So what we wind up with is a recitation of story points – a typical ‘based on a true story” cinematic mixture of facts and myths – and a film that entirely fails to trace any kind of dramatic arc or trajectory that might leave a viewer with some kind of emotional payoff in the final scenes. Ashton Kutcher’s portrayal makes the film worth watching (provided you’ve got enough popcorn for two-plus hours – nearly two-and-a-half if you include the 20 minutes of trailers before the feature), but the narrative creates at best a cardboard caricature of a complex character who drives the story into an emotional cul-de-sac.
* * * *
I suppose it would be convenient if I could say, something like “well, the film adhered so closely to the historical facts that it couldn’t quite conform to the requirements dramatic story-telling.”
Unfortunately, that is apparently not the case, either.
I made a concerted effort in the weeks leading up to the film’s release to avoid most of the commentary that was spun out after the film’s initial screenings. I’d seen in headlines that Steve Wozniak, the still-living half of the Steves Duo that started Apple, was not happy with the film, but I resisted the temptation to read his objections until after I’d see the film myself. So imagine my disappointment when I finally learn that Woz’s objections undermine one of the aspects of the film where I had found some redeeming value.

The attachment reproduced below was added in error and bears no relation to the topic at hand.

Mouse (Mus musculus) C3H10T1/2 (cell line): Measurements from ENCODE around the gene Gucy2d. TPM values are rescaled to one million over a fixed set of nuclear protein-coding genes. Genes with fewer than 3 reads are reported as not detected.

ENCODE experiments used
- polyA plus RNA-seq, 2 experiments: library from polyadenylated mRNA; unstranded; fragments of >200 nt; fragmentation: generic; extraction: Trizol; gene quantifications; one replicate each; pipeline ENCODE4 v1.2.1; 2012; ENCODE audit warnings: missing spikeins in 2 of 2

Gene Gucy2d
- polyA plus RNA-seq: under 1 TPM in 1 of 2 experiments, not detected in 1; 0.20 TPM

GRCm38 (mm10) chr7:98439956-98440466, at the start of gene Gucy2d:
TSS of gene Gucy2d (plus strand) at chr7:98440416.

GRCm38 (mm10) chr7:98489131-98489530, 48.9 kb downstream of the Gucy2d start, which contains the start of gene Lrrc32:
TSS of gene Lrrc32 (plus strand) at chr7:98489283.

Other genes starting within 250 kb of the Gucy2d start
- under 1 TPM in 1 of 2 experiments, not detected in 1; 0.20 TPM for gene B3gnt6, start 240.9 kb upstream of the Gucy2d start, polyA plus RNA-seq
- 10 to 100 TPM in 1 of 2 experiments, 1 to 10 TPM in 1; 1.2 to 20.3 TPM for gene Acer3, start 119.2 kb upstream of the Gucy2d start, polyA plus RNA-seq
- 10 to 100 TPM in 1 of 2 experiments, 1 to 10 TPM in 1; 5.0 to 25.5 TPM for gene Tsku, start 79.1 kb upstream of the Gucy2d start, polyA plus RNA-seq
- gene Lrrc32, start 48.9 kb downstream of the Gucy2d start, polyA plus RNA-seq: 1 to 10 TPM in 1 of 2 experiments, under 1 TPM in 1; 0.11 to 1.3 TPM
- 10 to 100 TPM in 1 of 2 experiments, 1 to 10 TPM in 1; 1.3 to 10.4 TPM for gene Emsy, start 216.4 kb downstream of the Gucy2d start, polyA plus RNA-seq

There are a couple of times early in the film, when Apple is just getting started, when a potential suitor makes an offer, and Steve counters with a demand for much better terms. But according to Wozniak, that version of Jobs was pretty much a screenwriter’s fabrication:
Woz goes on to point out what he sees as the movie’s major flaw: It attributes Jobs’ mythical business and technology brilliance, which Woz says only really came into play during and after the release of the iPod, to the man’s entire life.
Likewise, much of the early vision of the future of computing that is attributed to Jobs in the movie is, according to Woz, misdirected:
Not close…we never had such interaction and roles…I’m not even sure what it’s getting at…personalities are very wrong although mine is closer…don’t forget that my purpose was inspired by the values of the Homebrew Computer Club along with ideas of the value of such machines and Steve J. wasn’t around and didn’t attend the club so he was the one learning about such social impact of the future
It is always a challenge in a “bio-pic” to rise above the simple recitation of facts and create engaging, emotionally compelling entertainment. “Jobs” has lots of company in not quite rising to that challenge.
* * * *